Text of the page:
I’ve a confession to make. It’s a strange one, I’ll admit, but I think it’s important–maybe crucial–to understanding why I made the decision to move to the other side of the world. Here it is: I don’t like to travel. Crazy, I know. You may be thinking: “You mean you don’t like to travel and yet you traveled to a foreign country where you’ve never been before to live and work for a year? How mysterious.” ‘Tis true, I’m a man of mystery. And, by virtue of my newfound status as an expatriate, an International Man of Mystery. Boom.
Anyway, in the spirit of having majored in English AND communication theory in college, let’s unpack that, shall we? How does a guy who’s essentially a homebody end up moving to Korea for an essentially indefinite period of time? It ultimately boils down to my own definition of–and attitude toward my definition of–“travel.” When I think of traveling, I think of packing, flying, and lots of driving. I think of cheap hotels and endless eating on the go. I think of cramming as much activity, sight-seeing, shopping, and touristy shenanigans as possible into a week because you have to be back at work next Monday. That’s the kind of travel I hate. It’s mentally draining, stresses me out, and isn’t fun in even the most generous nuance of the word. If that’s what traveling looks like for you, feel free to go on without me. I’ll just kick it at home with the cat and we’ll have a ball together.
I’ve been reading a book wherein, in part, the author discusses different approaches toward spatial appropriation within a home as well as the psychological effects of using different types of spaces. His comparison centers on “going-through” and “being-in” spaces and how, in many modern homes, all space either is or can be easily converted to going-through space, mainly by its reliance on mobile furnishings and decor to achieve a distinguishable function (think of a dining room: it’s made a “dining” room by the presence of a table that can be removed, in which case the room loses its function). By contrast, being-in spaces are those which are like notches in a warren tunnel: spaces that are secure, enveloping, and deeply personal (think of a cupboard you liked to hide in as a child). When I’m traveling by my earlier definition, I spend virtually every moment in a space that is going-through space, even if under normal circumstances it’s being-in space. The mere fact that my time to experience it is severely limited means I can’t feel secure in it, from which flows my general displeasure with the enterprise of “travel,” at least by that definition. They don’t call me the Old Man for nothing.
No, for me, travel means living somewhere new, which, by my calculation, takes a lot more effort and dedication than picking some random place and hitting all the tourist hot spots once or twice over a ten-day period. Granted, I understand that for many people that’s their only available avenue to see the world. They’ve got careers, and families, and mortgages, and car payments and can only afford to take off for two weeks or so every year. Alright, I get it. Even so, if our places were switched, my vacations would still, at most, consist of me picking a quiet bungalow on an out-of-the-way island in the Caribbean and holing up for a couple of weeks. That’s just how I recharge. I’ve known for a very long time that I’m not ever going to be Anthony Bourdain, and I’m okay with that.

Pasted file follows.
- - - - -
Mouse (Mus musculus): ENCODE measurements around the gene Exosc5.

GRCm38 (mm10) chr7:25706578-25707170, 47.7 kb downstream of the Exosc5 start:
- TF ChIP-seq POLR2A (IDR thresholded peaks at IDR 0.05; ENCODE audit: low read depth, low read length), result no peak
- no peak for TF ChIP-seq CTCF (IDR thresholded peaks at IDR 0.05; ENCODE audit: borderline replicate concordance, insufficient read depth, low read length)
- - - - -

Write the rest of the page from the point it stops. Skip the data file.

Anyway, that’s quite enough philosophical shit for now. Since I’m sure you’re reading this to know more about my life abroad, I’ll tell you all a little more about it. In case you’re just now joining the class, this is where I live and work north of the city of Daegu in South Korea:
I’ve got heated floors, my own bathroom, a nice big bed, and a refreshing view of the tree-covered mountains. I don’t have any pictures yet of the classrooms (or of any of the students I’ve taught!), but I’ll try to have some for my next post. The facilities are pretty swank though, at least by the standard of the schools I’ve attended over the course of my life, both public and private.
The way the English camp works is like a cross between a camp and a boarding school. The bulk of the students that come through are elementary kids in the fourth through sixth grades. They typically come for a 5-day, 4-night program which includes opening and closing ceremonies and a variety of situational- and academic-style lessons taught in English by native English-speakers (like me). Generally, there’s no set curriculum and the options of what we can teach in our classes are exceptionally broad, including just about anything where the students are learning some new English vocabulary and phrases. I, for example, currently teach two academic courses, one called “Law” (which uses lots of Schoolhouse Rock!) and “Poetry” (which includes a Dr. Seuss cartoon, The Cat in the Hat, and a game called Rhyming Charades). There are also a lot of different situational classrooms, including a grocery store, a bank, a post office, and a noraebang (karaoke bar). Think Junior Achievement’s BizTown, except the purpose is to teach English. Teachers write their own lesson plans and typically don’t have to give grades or deal with parents. In a sense, we’re a lot like camp activity leaders who happen to teach. In a word, it’s awesome.